The Federal Government and Opposition have reached a long-awaited agreement to pass the bill extending Australia's renewable energy target (RET).
The aim of the Renewable Energy (Electricity) (Charge) Amendment Bill 2009 (RET Bill) is to ensure that 20 per cent of Australia's electricity comes from renewable sources by 2020.
To get agreement from the Opposition to secure the passage of the RET Bill through the Senate, the Government has de-coupled it from the bill establishing the CPRS, which - still being the subject of considerable disagreement between the parties - was effectively halting its progress.
The agreement will come as a relief to businesses looking to establish projects in the renewable energy sector. Speaking to Lawyers Weekly before the agreement was reached, Deacons partner Elisa de Wit said the uncertainty surrounding the RET bill, and its coupling to the CPRS bill, had meant that that the renewable energy projects had been stalled, sometimes at considerable expense. "There's a lot of angst about it at the moment, particularly from the clean energy sector. It's causing significant financial impact on industry by not having this legislation in place," she said.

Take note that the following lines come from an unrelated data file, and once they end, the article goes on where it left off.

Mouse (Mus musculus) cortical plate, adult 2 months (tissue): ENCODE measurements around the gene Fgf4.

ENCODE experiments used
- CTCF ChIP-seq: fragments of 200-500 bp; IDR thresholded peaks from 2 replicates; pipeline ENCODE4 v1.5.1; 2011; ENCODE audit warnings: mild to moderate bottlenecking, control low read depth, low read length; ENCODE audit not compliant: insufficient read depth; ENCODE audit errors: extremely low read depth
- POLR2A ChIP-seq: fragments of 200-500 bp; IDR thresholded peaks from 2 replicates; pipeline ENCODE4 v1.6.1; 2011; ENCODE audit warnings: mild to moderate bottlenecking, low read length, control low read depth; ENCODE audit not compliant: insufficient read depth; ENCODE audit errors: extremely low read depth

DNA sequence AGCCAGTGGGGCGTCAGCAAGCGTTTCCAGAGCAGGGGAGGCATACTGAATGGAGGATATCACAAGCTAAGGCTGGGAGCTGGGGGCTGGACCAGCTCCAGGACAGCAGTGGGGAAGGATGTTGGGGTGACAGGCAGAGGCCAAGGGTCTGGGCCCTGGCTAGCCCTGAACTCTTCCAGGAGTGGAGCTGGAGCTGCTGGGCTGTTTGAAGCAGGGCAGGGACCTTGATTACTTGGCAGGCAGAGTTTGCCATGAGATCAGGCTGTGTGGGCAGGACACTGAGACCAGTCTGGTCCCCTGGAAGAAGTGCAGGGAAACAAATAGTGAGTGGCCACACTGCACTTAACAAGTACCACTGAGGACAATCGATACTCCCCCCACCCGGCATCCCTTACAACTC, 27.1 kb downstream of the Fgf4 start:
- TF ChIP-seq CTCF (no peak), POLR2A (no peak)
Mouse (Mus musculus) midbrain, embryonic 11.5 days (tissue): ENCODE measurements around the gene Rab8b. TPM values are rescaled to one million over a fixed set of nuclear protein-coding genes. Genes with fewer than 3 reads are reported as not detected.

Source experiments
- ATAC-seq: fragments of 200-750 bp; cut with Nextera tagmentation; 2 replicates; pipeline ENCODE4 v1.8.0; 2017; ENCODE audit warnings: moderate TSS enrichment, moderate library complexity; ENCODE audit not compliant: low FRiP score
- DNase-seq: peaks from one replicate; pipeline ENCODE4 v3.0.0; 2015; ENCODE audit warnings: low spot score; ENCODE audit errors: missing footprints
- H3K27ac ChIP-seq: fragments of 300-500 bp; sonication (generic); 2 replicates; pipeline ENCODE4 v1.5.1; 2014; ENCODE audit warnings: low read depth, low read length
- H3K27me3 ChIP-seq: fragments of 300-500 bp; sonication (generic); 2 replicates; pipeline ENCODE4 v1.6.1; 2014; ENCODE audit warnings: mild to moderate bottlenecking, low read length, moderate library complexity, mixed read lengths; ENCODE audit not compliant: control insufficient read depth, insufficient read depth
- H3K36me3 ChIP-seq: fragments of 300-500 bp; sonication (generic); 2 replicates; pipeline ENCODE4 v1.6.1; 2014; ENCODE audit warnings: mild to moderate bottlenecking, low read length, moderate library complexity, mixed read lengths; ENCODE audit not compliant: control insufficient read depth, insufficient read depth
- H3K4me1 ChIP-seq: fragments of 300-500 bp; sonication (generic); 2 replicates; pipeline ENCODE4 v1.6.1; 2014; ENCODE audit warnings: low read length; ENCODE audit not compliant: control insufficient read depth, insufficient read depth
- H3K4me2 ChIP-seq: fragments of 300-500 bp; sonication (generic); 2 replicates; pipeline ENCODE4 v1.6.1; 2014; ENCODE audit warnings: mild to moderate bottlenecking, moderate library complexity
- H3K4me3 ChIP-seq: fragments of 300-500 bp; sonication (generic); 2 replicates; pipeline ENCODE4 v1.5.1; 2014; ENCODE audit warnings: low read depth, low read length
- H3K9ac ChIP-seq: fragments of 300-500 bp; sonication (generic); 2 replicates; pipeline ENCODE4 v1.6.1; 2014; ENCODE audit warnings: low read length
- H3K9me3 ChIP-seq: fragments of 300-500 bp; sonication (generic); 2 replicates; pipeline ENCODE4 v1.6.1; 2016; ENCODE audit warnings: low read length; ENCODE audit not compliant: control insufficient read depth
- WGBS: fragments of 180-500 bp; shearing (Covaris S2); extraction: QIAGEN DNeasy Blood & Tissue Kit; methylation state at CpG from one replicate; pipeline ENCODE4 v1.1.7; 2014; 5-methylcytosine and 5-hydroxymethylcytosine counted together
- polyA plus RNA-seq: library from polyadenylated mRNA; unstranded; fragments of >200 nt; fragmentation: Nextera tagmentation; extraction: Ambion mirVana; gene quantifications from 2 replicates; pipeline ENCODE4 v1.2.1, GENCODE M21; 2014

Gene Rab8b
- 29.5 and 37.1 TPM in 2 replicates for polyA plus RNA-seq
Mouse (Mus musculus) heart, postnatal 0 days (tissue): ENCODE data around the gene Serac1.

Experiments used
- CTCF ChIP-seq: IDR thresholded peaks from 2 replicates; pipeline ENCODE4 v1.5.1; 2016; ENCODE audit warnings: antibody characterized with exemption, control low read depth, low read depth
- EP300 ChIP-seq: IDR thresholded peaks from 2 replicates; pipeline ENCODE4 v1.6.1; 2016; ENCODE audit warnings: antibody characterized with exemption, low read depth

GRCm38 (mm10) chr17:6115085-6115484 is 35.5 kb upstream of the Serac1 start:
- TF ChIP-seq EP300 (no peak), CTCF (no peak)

The Greens, however, have labeled the agreement as a "dirty deal", and in particular, they oppose the exemptions and assistance being offered to energy-intensive trade-exposed industries.
"Every Australian should remember that this deal to exempt polluters from the renewable energy target puts the bill for moving to the renewably -powered economy in the pockets of the community, letting polluters benefits from the shift while bearing the costs of none," said Australian Greens deputy leader Senator Christine Milne. "The Greens are determined to bring on the renewable energy target, but we will nevertheless move amendments to challenge the Government and Opposition."
- Zoe Lyon